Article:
Intussusception in Adults

Authored by , Reviewed by Dr Adrian Bonsall | Last edited | Meets Patient’s editorial guidelines

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Intussusception in children is the most common cause of bowel obstruction of that age. In contrast, its appearance in adults only accounts for ~5% of all cases of intussusception and 1-5% of patients with intestinal obstruction[1, 2].

  • In intussusception part of the gastrointestinal (GI) tract invaginates or telescopes into another neighbouring portion.
  • There is usually a 'lead point' which is the cause of the invagination.
  • Cases in adults can be described as:
    • Ileo-ileal (or entero-enteric - affecting only the small bowel).
    • Colo-colic (affecting only the large bowel).
    • Ileo-colic (small bowel is pushed into the large bowel).
    • Ileo-caecal (small bowel is pushed into the caecum).
  • Ileo-ileal intussusceptions are more common than ileo-colic intussusceptions.
  • A cause is identified in up to 90% of cases and includes the following:
    • Malignancy in 54-69% (primary neoplasms[1] - eg, bowel carcinoma, lymphomas, polyps, or lipomas or metastatic deposits (rare) - eg, renal cell carcinoma[3]).
    • Meckel's diverticulum.
    • Abnormal peristalsis (secondary to ulceration).
    • Heterotopic pancreatic tissue.
    • Endometriosis.
    • Inflammatory bowel disease.
    • Adhesions.
    • Association with enterovirus infection[4].
    • Association with diabetic ketoacidosis - possibly by altering GI tract motility[5].
  • Cystic fibrosis.
  • Roux-en-Y oesophagojejunostomy - eg, for obesity[6].
  • Meckel's diverticulum.
  • Peutz-Jeghers syndrome.
  • Familial polyposis coli.
  • Typically with nonspecific abdominal pain which is recurrent.
  • Nausea and vomiting in 20%.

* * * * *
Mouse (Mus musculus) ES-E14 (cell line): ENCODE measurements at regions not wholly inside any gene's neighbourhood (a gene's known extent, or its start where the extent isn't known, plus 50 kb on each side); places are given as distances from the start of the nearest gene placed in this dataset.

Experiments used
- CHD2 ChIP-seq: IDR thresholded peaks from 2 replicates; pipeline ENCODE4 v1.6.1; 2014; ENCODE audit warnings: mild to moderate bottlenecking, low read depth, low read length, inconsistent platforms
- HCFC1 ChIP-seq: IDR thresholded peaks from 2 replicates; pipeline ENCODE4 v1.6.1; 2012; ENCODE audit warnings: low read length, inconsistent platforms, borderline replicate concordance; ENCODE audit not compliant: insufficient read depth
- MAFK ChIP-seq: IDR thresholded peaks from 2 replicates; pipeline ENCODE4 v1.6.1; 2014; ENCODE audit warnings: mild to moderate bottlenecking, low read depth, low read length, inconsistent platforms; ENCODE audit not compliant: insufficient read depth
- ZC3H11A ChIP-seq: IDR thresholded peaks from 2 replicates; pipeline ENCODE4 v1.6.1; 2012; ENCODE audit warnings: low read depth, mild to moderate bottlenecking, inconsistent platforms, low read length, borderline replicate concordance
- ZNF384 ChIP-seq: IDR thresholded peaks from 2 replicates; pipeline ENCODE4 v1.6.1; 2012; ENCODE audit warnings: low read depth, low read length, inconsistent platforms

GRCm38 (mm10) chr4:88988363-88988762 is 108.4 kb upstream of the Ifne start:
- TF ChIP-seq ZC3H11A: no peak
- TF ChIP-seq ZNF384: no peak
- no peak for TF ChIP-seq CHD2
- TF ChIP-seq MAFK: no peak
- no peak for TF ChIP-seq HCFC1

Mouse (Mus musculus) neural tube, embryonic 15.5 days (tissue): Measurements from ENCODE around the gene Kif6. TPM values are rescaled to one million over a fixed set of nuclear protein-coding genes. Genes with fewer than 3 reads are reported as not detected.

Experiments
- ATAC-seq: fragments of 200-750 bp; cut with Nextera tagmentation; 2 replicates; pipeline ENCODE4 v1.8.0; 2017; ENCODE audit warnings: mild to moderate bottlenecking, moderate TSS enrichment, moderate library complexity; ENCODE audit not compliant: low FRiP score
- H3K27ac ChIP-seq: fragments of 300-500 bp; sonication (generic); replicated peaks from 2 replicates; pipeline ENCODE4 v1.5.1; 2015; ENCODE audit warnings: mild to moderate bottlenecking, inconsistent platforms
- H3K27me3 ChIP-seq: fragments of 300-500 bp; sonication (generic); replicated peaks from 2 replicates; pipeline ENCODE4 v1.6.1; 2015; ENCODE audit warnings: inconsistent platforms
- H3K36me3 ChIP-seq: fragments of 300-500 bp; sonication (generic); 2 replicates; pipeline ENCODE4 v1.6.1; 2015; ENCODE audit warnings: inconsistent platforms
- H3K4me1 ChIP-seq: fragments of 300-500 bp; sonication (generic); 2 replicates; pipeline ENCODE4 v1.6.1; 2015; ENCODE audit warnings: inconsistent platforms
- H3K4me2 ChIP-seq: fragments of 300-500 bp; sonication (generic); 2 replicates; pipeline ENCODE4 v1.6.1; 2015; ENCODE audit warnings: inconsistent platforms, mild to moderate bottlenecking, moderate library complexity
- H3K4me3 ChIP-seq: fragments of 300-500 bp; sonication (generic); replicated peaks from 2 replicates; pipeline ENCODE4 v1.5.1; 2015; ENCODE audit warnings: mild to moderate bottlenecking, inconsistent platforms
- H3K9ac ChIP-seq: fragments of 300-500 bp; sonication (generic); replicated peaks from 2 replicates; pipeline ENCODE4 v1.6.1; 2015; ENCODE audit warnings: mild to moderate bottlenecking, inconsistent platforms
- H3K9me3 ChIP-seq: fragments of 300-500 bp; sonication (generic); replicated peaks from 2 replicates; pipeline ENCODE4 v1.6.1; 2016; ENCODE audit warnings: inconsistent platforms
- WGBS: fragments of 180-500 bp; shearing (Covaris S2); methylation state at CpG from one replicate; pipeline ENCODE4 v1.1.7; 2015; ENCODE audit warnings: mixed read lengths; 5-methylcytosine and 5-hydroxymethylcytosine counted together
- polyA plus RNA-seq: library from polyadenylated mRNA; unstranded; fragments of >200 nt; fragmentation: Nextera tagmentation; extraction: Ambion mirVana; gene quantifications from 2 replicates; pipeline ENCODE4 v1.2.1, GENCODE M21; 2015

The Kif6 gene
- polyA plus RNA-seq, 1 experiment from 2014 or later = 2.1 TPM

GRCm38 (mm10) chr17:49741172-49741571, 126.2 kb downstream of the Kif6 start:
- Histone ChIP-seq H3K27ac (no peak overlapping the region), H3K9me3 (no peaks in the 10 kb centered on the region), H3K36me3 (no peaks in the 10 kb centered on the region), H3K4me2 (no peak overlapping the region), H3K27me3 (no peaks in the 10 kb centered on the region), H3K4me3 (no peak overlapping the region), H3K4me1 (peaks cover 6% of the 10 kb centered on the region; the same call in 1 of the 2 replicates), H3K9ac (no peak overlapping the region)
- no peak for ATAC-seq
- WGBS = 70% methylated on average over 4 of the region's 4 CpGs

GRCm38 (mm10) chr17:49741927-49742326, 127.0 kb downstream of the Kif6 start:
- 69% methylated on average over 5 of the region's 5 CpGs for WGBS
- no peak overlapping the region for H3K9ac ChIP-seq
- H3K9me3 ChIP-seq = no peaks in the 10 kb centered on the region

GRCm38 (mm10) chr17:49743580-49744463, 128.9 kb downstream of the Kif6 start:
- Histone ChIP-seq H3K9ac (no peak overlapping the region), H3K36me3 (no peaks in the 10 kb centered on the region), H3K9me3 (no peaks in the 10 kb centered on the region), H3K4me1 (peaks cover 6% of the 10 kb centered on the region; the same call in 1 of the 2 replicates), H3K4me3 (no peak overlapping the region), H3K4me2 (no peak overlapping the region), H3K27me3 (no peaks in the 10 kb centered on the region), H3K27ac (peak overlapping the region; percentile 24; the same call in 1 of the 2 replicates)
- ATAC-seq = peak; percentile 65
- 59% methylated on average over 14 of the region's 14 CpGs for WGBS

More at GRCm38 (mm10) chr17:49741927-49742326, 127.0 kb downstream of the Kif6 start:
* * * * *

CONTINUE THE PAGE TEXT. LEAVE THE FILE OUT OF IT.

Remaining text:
• Change in bowel habit.


  • Abdominal distension.
  • Palpable mass.
  • Decreased or absent bowel sounds.
  • Can present with an acute abdomen.
  • Bowel obstruction is uncommon.
  • Plain abdominal X-rays are not usually helpful but may show a soft tissue mass ± bowel obstruction.
  • Barium enema - useful in colonic or ileo-colic intussusception with 'cup-shaped' filling defect[7].
  • Abdominal ultrasonography - may show a 'doughnut' or 'bull's-eye' sign when the intussusception is seen transversely, or 'pseudo-kidney' or 'hayfork' sign in longitudinal section.
  • CT scanning is the most effective and accurate diagnostic technique[8]. CT scans may show a 'target lesion' in the distal ileum or ascending colon[9]. It is common to see a target-shaped mass with the oedematous intussuscipiens, surrounding which is the intussusceptum (similar to ultrasonography)[1]. CT scanning is probably the imaging modality of choice[8, 10].
  • Colonoscopy may visualise the intussusception and can be used to reduce the intussusception - but this depends on the site of the problem and it appears to be better at detecting a neoplastic mass as the lead point; biopsy is not recommended, as there is risk of perforation[7].
  • There is much debate as to the best management of intussusception in adults.